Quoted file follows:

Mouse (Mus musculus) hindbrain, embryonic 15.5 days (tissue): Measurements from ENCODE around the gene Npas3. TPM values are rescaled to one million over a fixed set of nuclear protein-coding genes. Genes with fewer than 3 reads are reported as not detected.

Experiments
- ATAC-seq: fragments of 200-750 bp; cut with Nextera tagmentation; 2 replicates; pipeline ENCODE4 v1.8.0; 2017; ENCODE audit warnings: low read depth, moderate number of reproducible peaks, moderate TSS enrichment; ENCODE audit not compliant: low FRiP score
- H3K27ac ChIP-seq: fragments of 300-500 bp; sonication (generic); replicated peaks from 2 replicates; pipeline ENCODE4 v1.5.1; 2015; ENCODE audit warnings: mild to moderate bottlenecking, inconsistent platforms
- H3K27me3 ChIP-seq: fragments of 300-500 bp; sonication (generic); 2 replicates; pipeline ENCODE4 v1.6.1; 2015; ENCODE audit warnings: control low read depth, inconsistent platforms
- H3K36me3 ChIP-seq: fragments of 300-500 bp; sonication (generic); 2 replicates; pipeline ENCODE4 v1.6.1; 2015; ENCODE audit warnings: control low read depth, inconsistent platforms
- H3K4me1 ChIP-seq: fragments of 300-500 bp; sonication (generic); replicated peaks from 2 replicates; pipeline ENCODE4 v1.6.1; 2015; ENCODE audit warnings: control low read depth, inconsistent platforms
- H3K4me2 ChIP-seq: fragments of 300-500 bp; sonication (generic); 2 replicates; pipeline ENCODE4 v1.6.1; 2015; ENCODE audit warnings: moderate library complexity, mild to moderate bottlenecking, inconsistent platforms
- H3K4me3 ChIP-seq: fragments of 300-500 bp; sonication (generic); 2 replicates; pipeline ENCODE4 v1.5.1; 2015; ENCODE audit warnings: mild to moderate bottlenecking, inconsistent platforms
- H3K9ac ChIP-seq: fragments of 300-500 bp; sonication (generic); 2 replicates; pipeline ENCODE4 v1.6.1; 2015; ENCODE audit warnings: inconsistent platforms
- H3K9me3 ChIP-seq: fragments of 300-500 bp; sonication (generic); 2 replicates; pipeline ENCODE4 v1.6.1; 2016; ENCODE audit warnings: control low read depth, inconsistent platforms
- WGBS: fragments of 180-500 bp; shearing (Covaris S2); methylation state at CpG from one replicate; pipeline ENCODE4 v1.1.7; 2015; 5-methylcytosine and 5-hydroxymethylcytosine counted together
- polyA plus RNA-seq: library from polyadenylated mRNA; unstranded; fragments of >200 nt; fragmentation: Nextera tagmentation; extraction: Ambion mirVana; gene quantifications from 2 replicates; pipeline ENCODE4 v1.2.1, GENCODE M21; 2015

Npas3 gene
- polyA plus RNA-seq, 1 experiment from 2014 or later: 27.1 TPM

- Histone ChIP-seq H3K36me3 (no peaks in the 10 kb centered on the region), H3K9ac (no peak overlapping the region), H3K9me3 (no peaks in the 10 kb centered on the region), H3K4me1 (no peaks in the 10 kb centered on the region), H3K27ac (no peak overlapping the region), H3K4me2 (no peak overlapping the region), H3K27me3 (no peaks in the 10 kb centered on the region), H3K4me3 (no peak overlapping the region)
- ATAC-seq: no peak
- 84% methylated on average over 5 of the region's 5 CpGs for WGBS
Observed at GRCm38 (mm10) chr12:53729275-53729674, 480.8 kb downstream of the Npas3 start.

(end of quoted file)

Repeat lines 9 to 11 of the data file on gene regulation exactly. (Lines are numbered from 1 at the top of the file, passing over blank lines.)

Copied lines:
- H3K4me3 ChIP-seq: fragments of 300-500 bp; sonication (generic); 2 replicates; pipeline ENCODE4 v1.5.1; 2015; ENCODE audit warnings: mild to moderate bottlenecking, inconsistent platforms
- H3K9ac ChIP-seq: fragments of 300-500 bp; sonication (generic); 2 replicates; pipeline ENCODE4 v1.6.1; 2015; ENCODE audit warnings: inconsistent platforms
- H3K9me3 ChIP-seq: fragments of 300-500 bp; sonication (generic); 2 replicates; pipeline ENCODE4 v1.6.1; 2016; ENCODE audit warnings: control low read depth, inconsistent platforms